Susan chewed her lip, unable to come up with a safe answer.  And honesty seemed brutal, since it was possible the woman came in peace.   Theoretically, at any rate.

“Would you like to come and sit down, Mom?” Luke asked, a struggling Peavy pinned beneath his arm.  “How about a cup of coffee?”
Susan silently blessed her husband for the note of cheer in his voice.  Not that it did much to ease the tension.

“No, thank you,” Virginia told him.  “This is difficult enough without delaying matters.  I’ve come to tell you both congratulations.”

Her gaze softened, drifted to Susan’s midsection.  Susan decided she was going to pinch Trudy, the loose-lipped medical assistant at her obstetrician’s office.  Or maybe flunk her kid, a junior going into advanced biology.  Except that Susan really liked the little miscreant.

Her thoughts were ruthlessly torn away from plans for vengeance when she noticed the tears rolling from her mother-in-law’s eyes.  Moved by compassion – or maybe it was hormones – Susan touched the older woman gently on the shoulder.

“Thanks, Virginia.  That really means a lot to me.  I hope you can understand why we’ve been keeping it quiet up ‘til now.”  She smiled at Luke.  “He wanted to hire a skywriter, but considering my history –”

Luke grinned sheepishly.  “Who says I still don’t plan to?  You’re six months along now, Susan.  Face it sweetheart, this is really happening.  I’m going to be a dad.  A doting, toting, diaper-changing –”

Virginia laughed, a funky, snorting sound Susan couldn’t remember ever hearing.  “Oh, really?  My Luke, changing diapers?”  The older woman’s wet gaze flicked to Susan.  “You have worked miracles.”

“I had some pretty decent raw material to work with,” Susan told her with a shrug.

But her mind remained on Luke’s words, and a tight knot within her loosened.  He’s right – he’s absolutely right.  I am six months today.  I’m really going to have this baby.

Their baby.

Still smiling, her mother-in-law pulled an even bigger miracle from her hat.  “I’m only sorry I didn’t have the chance to see you work your magic.  I’ve heard how happy you two were – how perfect and how right you are together.  And I’ve missed that – I’ve turned my back on two years’ worth of friendly talks and family gatherings.  I’ve missed your wedding, your first anniversary, I’ve missed so very much.  But I’ll be horsewhipped and dragged naked through a cholla patch if I miss any more.”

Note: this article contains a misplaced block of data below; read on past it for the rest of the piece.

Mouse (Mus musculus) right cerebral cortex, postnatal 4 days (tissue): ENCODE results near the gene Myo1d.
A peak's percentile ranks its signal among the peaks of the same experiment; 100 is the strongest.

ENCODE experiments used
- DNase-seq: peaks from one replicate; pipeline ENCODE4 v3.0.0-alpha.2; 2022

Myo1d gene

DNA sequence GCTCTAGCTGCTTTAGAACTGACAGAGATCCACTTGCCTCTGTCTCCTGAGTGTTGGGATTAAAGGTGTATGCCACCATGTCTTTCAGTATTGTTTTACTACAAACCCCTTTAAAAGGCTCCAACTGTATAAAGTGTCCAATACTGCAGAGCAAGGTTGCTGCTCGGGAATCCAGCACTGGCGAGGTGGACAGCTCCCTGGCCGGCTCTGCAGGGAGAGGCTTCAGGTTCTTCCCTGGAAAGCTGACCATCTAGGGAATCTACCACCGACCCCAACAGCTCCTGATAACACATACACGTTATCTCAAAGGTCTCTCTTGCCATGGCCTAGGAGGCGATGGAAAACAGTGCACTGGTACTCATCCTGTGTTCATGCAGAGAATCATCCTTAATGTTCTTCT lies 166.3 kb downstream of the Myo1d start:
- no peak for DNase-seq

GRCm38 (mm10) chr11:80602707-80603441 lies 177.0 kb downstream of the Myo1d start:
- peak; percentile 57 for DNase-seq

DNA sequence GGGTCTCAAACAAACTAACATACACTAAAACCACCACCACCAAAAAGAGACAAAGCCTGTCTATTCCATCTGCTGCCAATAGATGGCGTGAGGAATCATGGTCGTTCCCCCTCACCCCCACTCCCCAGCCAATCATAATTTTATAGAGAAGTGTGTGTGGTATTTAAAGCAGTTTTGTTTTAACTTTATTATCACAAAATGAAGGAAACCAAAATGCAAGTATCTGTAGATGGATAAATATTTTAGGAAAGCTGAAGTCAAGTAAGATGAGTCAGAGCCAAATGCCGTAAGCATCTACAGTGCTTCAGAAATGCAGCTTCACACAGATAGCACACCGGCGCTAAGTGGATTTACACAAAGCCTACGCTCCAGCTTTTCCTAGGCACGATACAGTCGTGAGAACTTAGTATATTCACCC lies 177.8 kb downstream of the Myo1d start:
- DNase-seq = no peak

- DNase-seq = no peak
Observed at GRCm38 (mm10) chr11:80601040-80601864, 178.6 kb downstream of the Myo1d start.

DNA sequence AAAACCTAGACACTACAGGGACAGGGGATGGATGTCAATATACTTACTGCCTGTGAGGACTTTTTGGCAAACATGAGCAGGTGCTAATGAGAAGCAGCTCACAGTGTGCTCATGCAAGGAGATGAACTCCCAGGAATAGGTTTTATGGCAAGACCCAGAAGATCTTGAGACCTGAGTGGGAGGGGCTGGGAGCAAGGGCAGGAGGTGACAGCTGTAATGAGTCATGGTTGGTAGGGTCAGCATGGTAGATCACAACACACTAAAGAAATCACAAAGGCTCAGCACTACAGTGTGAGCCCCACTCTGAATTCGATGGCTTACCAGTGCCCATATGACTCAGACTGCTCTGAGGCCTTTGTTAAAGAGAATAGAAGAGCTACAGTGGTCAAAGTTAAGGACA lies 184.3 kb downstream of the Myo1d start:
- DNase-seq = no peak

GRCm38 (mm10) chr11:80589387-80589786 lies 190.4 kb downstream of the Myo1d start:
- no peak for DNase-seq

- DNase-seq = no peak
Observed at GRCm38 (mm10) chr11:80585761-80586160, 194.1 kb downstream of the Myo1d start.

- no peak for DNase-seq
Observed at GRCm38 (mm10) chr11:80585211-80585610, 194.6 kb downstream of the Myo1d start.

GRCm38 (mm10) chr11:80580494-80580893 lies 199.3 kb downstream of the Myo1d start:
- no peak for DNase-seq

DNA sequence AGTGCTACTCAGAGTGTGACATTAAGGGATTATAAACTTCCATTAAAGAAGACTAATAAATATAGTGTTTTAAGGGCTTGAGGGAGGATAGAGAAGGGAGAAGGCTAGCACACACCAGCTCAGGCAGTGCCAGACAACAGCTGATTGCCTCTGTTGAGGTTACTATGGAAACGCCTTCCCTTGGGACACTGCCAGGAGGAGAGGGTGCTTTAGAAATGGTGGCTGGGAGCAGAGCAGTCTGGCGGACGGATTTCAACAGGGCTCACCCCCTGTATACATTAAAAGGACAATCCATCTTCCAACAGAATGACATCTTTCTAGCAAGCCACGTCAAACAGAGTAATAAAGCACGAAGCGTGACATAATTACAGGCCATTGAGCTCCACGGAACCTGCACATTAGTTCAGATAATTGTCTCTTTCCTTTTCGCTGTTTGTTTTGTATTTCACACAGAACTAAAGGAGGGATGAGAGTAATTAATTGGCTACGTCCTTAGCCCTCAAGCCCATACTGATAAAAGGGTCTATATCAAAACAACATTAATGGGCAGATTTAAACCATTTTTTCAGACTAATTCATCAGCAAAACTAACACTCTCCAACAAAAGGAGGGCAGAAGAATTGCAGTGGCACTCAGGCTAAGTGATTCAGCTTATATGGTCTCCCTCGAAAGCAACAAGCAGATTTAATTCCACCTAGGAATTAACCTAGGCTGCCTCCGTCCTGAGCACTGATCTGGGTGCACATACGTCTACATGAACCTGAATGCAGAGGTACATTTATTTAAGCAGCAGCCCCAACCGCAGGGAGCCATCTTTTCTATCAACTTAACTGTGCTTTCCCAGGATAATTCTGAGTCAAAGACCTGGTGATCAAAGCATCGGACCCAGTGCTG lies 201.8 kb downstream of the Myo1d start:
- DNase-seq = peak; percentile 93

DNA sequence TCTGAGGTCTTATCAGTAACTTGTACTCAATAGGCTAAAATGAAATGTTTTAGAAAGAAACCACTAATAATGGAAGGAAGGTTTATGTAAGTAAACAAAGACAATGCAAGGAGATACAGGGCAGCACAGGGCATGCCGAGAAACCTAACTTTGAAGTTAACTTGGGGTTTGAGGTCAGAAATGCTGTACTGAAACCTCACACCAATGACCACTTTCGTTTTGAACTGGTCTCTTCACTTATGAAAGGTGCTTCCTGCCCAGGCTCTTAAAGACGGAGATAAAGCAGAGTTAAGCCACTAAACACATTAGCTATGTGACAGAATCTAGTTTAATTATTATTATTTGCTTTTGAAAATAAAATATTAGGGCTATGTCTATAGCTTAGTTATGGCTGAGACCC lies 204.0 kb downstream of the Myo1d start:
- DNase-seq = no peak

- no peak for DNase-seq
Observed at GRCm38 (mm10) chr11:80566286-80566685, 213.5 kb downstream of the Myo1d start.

Susan blinked, unable to get past the unfortunate naked-in-the-cactus image Virginia had painted in her mind.

But the woman wasn’t finished.  Taking Susan by the hand, she pleaded, “Please, forgive me.  Forgive me for misjudging you for so long, and so harshly.”  Reaching toward Luke, she grasped his hand, too.  “And Luke, I’ve been very wrong with you, too, and for such a long time.  I’ve been blind to what a very fine man you are, and to how you carry every quality I tried so hard to wish into your brother.  ‘I’m sorry’ doesn’t seem sufficient.  And if you toss me out of your house and refuse to ever speak to me again, I swear I’ll understand.”

Luke put down Peavy, then took her into his strong arms and rubbed her thin back.  “No one’s tossing you anywhere, Mom.  We’re just glad you’ve come back – so happy that you’re home.”

Susan watched her husband’s face, watched as a burden he had carried unspoken for so many years rose up off his shoulders.  And then she joined him, hugging him and her mother-in-law-twice over, too, joined him in a future sweetened by forgiveness . . .

And founded on their love.

The End